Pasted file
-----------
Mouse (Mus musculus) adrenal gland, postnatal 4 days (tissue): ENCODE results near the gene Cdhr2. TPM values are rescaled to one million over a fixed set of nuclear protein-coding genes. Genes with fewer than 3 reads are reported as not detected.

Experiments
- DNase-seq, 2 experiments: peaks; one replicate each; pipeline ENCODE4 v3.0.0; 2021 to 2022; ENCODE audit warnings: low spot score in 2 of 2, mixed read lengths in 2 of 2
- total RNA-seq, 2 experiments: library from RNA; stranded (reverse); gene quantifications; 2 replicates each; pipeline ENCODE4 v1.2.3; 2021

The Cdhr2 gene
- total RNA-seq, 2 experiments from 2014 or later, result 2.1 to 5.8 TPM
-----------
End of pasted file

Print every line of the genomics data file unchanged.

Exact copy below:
Mouse (Mus musculus) adrenal gland, postnatal 4 days (tissue): ENCODE results near the gene Cdhr2. TPM values are rescaled to one million over a fixed set of nuclear protein-coding genes. Genes with fewer than 3 reads are reported as not detected.

Experiments
- DNase-seq, 2 experiments: peaks; one replicate each; pipeline ENCODE4 v3.0.0; 2021 to 2022; ENCODE audit warnings: low spot score in 2 of 2, mixed read lengths in 2 of 2
- total RNA-seq, 2 experiments: library from RNA; stranded (reverse); gene quantifications; 2 replicates each; pipeline ENCODE4 v1.2.3; 2021

The Cdhr2 gene
- total RNA-seq, 2 experiments from 2014 or later, result 2.1 to 5.8 TPM